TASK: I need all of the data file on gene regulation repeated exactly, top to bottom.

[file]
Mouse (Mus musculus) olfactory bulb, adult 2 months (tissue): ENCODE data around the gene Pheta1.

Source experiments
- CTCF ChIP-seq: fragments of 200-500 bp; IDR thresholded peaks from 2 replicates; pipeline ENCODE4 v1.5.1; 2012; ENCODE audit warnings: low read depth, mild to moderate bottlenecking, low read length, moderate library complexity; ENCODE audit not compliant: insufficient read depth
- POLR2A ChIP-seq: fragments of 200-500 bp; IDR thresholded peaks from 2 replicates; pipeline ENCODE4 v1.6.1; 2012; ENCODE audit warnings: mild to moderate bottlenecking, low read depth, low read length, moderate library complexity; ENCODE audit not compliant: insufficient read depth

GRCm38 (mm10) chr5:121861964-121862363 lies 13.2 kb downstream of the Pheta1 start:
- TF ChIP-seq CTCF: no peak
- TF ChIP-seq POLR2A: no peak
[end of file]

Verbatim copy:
Mouse (Mus musculus) olfactory bulb, adult 2 months (tissue): ENCODE data around the gene Pheta1.

Source experiments
- CTCF ChIP-seq: fragments of 200-500 bp; IDR thresholded peaks from 2 replicates; pipeline ENCODE4 v1.5.1; 2012; ENCODE audit warnings: low read depth, mild to moderate bottlenecking, low read length, moderate library complexity; ENCODE audit not compliant: insufficient read depth
- POLR2A ChIP-seq: fragments of 200-500 bp; IDR thresholded peaks from 2 replicates; pipeline ENCODE4 v1.6.1; 2012; ENCODE audit warnings: mild to moderate bottlenecking, low read depth, low read length, moderate library complexity; ENCODE audit not compliant: insufficient read depth

GRCm38 (mm10) chr5:121861964-121862363 lies 13.2 kb downstream of the Pheta1 start:
- TF ChIP-seq CTCF: no peak
- TF ChIP-seq POLR2A: no peak